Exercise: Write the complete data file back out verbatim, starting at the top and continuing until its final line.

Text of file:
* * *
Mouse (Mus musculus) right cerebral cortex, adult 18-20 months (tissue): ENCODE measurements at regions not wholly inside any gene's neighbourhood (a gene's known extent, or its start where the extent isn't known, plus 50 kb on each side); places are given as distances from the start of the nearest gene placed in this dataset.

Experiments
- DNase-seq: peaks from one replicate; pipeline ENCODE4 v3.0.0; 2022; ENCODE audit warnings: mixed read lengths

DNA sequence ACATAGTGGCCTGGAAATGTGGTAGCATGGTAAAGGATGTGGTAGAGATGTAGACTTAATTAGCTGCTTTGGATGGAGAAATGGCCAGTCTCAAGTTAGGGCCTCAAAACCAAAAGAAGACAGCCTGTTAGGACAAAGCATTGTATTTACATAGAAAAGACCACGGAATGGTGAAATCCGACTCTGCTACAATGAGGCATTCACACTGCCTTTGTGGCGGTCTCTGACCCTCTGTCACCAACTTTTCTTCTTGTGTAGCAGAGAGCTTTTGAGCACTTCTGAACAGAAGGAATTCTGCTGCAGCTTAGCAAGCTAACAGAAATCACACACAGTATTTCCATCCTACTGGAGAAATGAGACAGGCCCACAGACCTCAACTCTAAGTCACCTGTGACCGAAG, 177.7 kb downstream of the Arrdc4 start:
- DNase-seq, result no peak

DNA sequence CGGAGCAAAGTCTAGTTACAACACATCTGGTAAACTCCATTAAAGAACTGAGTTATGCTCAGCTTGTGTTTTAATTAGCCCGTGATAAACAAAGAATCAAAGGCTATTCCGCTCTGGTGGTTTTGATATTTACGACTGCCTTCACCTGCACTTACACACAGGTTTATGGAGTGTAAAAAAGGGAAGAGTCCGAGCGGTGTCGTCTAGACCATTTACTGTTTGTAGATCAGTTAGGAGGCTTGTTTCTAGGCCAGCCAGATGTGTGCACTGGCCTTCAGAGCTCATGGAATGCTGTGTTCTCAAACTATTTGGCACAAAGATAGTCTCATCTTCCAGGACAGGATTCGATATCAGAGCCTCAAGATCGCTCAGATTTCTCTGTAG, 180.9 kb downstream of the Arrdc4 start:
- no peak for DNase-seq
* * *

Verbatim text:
Mouse (Mus musculus) right cerebral cortex, adult 18-20 months (tissue): ENCODE measurements at regions not wholly inside any gene's neighbourhood (a gene's known extent, or its start where the extent isn't known, plus 50 kb on each side); places are given as distances from the start of the nearest gene placed in this dataset.

Experiments
- DNase-seq: peaks from one replicate; pipeline ENCODE4 v3.0.0; 2022; ENCODE audit warnings: mixed read lengths

DNA sequence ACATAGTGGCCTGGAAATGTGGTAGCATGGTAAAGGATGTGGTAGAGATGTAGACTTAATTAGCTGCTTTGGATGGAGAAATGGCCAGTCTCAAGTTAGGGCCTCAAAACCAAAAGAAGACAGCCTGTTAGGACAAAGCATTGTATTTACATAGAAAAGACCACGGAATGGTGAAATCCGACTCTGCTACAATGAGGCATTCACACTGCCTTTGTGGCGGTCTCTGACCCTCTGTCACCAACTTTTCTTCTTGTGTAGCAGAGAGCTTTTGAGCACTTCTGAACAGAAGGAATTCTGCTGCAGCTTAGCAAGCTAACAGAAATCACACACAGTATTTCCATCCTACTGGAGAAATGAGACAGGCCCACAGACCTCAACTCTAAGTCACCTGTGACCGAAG, 177.7 kb downstream of the Arrdc4 start:
- DNase-seq, result no peak

DNA sequence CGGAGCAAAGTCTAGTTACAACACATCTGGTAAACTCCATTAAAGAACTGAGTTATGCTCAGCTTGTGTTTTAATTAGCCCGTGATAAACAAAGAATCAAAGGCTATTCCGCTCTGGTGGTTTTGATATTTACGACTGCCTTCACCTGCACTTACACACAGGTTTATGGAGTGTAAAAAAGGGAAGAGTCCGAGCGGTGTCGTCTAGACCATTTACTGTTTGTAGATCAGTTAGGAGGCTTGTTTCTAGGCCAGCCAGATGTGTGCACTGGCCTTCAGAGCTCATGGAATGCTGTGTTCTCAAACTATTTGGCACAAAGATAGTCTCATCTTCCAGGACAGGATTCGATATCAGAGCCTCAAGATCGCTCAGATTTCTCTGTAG, 180.9 kb downstream of the Arrdc4 start:
- no peak for DNase-seq